And some early remarks on Gregg Speed Building for Colleges
Carlos has previously recommended Shorthand Dictation Studies by Wallace B. Bowman as a good text for the shorthand student who is just entering the intermediate realm. I wholeheartedly endorse this suggestion.
This volume is truly excellent for any number of reasons. The quality of the reading material, the vocabulary / phrasing drills, and the outlines, along with additional tools for things like making corrections during dictation, and "striking out" parts that the dictator has withdrawn--which I think are still useful today for situations like classroom lectures.
Plurals and derivatives, too often missing in the dictionary, manual or other beginner-level texts, are given much needed emphasis. And many outlines and phrases are repeated for extra review.
The outlines are well-constructed, neat and legible. The plate writer is not identified, but the style pays due respect to the ideal defined by Winifred Kenna Richmond.
To top it off, all the words and phrases are indexed at the end of the book, providing an extremely useful reference to supplement the dictionary. And the book was published in both an Anniversary and Simplified edition.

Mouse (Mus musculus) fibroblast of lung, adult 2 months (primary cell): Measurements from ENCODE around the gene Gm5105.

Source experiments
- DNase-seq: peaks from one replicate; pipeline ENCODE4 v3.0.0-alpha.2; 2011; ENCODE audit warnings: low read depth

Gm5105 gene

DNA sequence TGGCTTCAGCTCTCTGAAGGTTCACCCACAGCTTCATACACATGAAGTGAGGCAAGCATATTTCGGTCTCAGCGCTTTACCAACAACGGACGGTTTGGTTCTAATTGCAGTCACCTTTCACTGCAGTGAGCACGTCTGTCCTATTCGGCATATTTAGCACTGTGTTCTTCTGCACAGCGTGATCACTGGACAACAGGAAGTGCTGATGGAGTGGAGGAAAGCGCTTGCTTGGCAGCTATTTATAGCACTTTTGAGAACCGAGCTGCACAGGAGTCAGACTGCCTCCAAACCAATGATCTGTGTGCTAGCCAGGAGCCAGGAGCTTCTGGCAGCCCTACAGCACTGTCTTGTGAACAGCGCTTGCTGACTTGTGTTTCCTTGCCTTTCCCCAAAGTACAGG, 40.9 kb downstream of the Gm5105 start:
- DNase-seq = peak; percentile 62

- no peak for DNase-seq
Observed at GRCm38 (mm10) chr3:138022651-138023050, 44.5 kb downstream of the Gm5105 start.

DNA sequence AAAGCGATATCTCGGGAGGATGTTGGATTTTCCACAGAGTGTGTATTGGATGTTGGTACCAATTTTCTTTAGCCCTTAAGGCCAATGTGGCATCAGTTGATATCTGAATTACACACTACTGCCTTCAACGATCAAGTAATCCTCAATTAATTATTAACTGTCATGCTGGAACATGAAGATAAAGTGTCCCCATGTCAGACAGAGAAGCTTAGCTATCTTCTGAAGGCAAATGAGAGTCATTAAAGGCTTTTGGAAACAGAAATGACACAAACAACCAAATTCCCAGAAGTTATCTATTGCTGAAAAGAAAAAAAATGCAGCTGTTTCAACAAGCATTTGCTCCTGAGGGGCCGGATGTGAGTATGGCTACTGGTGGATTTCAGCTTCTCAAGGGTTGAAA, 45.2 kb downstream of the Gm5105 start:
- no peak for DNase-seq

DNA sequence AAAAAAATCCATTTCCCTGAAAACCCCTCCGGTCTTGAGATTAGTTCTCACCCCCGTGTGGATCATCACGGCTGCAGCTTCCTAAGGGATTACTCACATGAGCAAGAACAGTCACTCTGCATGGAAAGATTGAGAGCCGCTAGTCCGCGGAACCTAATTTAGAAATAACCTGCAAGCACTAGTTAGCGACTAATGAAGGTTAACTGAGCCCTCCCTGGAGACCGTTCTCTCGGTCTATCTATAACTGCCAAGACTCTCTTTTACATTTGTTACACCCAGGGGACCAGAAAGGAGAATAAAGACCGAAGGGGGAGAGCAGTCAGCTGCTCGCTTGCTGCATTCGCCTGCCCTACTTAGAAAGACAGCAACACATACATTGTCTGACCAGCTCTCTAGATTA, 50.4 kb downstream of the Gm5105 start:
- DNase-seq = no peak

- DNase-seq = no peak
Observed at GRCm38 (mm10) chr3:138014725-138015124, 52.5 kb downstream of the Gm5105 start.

Anyone ready to take the leap into intermediate study could hardly do better than to start with Mr. Bowman's book.
. . .
Although I'm only about 15% through Gregg Speed Building for Colleges (1943), it's not too early to share a few observations.
The book has much to commend it with vocabulary studies grouped to expound specific principles of word construction, and the phrasing studies are out of this world! Good reading material, along with useful pointers for the attainment of accuracy and speed. These by themselves make it a must for eventual study.
I have one reluctant criticism. Mr. Zoubek wrote the plates for this book, and surprisingly I find a considerable amount of his work rather disappointing. Not that it's that bad overall, but there are times when his proportions are just atrocious.
This is quite ironic, as I went through Functional Method Dictation first--where his outlines are more "real world," to borrow Carlos's phrase. Yet I almost never had any problem reading his outlines. I found it rather quite instructive! Not so with GSBfC.
Perhaps he was just better suited to that type of writing--not that that's a bad thing. In the present volume it's as if he's trying to write like Mrs. Richmond and it just doesn't work.
Fortunately it doesn't really detract from the book's undeniable usefulness, but in my opinion it is a sufficient reason for recommending Mr. Bowman's book first.
Sadly, the GSBfC book has no vocab/phrase index, which considerably diminishes its value as a reference. The first Anni Speed Building book in 1932 wasn't nearly as comprehensive as the Colleges book, but at least it had an index--and Mrs. Richmond as plate writer. :-)